For Sparta Review: This is Madness

For Sparta is available on PC

You can find a video version of this review here: For Sparta Review [Low Priced Rogue-lite] – YouTube

Overview

For Sparta is an intense wave-based rogue-lite where you play as King Leonidas standing against a never-ending tide of Persians, giant insects, and bomb-throwing gargoyles? The setting is more of a guideline than a rule.

Well, King Leonidas won’t be bound by any rules if his enemies aren’t. You can gather all kinds of power-ups, from black holes, stun guns, or turning yourself into a giant.

It’s not in the history books, but Leonidas could totally cast magic missile.

The entire game takes place on a single screen. The action is quick to jump into and keeps going at a relentless pace until you fail. Death is a complete game over, but you can jump right back in within seconds. There is no meta progression, the game is simply about high scores and seeing how far you can get. And you know…Fun?

The game is also insanely cheap, seriously. It’s $1.99, two whole dollars.

THIS IS SPARTA!

For Sparta is a light weight but solid game with a shocking amount of content. It’s easy to pick up and play, but difficult to master and even harder to put down once you start playing. The retro style sprites are super charming too. I adore the little old school style power ups.

When you begin the game you can swing a sword and dodge roll. You can also throw spears that are governed by stamina that recharges over time. Enemies drop essence that fades quickly, but you can spend it on various random blueprints you pick up after each wave.

Now the game claims to have 200+ items, and while I didn’t count, I believe it. There is a massive array of power-ups you can acquire through blueprints, and they stack together beautifully, allowing for some ridiculous combos.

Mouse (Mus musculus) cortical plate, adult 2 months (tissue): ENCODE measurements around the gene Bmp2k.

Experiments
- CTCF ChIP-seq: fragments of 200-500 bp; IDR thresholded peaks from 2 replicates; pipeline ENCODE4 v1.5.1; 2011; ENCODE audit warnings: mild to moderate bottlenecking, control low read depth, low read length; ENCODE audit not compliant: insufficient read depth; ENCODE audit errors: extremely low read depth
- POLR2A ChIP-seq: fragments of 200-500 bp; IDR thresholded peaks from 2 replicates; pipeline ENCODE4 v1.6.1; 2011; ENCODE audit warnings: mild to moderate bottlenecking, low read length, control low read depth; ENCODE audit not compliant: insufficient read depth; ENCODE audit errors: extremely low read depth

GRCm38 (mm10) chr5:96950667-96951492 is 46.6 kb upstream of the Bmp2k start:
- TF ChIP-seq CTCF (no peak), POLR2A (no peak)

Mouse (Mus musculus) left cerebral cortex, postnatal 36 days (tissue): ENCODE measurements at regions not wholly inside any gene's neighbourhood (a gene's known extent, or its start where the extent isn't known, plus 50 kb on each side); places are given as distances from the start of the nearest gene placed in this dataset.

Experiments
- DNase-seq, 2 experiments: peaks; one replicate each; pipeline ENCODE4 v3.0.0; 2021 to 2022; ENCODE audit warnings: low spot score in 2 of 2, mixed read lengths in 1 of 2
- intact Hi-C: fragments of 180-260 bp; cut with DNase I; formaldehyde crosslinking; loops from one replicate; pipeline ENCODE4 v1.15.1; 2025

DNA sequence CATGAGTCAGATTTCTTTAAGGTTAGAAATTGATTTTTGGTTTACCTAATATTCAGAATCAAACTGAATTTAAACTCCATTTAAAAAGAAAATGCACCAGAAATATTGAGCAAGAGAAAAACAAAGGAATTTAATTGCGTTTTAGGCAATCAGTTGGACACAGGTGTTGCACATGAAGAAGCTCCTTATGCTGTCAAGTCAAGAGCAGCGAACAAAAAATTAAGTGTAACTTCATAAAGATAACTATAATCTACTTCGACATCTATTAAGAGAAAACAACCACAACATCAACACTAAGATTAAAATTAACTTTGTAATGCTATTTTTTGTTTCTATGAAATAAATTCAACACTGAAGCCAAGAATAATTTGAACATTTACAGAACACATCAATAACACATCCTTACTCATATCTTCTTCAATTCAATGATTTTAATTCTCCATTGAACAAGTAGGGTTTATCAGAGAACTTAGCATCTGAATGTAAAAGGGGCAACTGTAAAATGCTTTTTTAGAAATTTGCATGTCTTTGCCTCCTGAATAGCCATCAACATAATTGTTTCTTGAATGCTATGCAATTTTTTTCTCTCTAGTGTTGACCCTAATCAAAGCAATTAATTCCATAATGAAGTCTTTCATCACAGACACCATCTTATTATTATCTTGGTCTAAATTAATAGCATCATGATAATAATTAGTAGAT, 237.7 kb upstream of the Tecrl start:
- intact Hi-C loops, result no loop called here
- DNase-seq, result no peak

You unlock items with essence you have picked up.

One run I grabbed a power-up that split my ranged attack into three projectiles. One that made it rapid-fire, and another that made it a magical ball of energy. To top it off, I added something that made it stun enemies. It was just ridiculously fun and overpowered.

Interestingly the enemies follow a similar crazy pattern. I’m sure there is some kind of background algorithm going on, but it’s not something you can really get a read on just by playing. The waves you face seem entirely random.

One run I thought I had encountered a late-game enemy, only to encounter that same enemy on the second wave of my next run. The game just throws ridiculously varied enemy combinations at you, and while it can feel unfair at times, it keeps the action fresh.

I usually find these kinds of games can be repetitive because the early stages are always the same. That’s not the case with For Sparta. I never had any idea what I was going to fight each wave, and it really helps that the enemies themselves have a great variety.

Things can get out of hand fast.

Each one has very specific behaviors that you can learn and strategize how to overcome. You will need to pay attention because For Sparta is incredibly brutal. You go in feeling like a Spartan warrior, but the game will quickly remind you that you’re really just a dude in a loin cloth.

Your health practically melts away when you get hit, and healing is pretty luck-dependent as those items are in the same random mix with the 200 others. The game will kick you while your down, but it’s to re-forge you into something better.

Every enemy flashes red before they attack, and a large part of the game is figuring out when and where you can attack, and when you need to roll out of the way. Even reskins on the same enemy sprite fight differently. For example, there are several variants of a scorpion tail that pops up from the sand.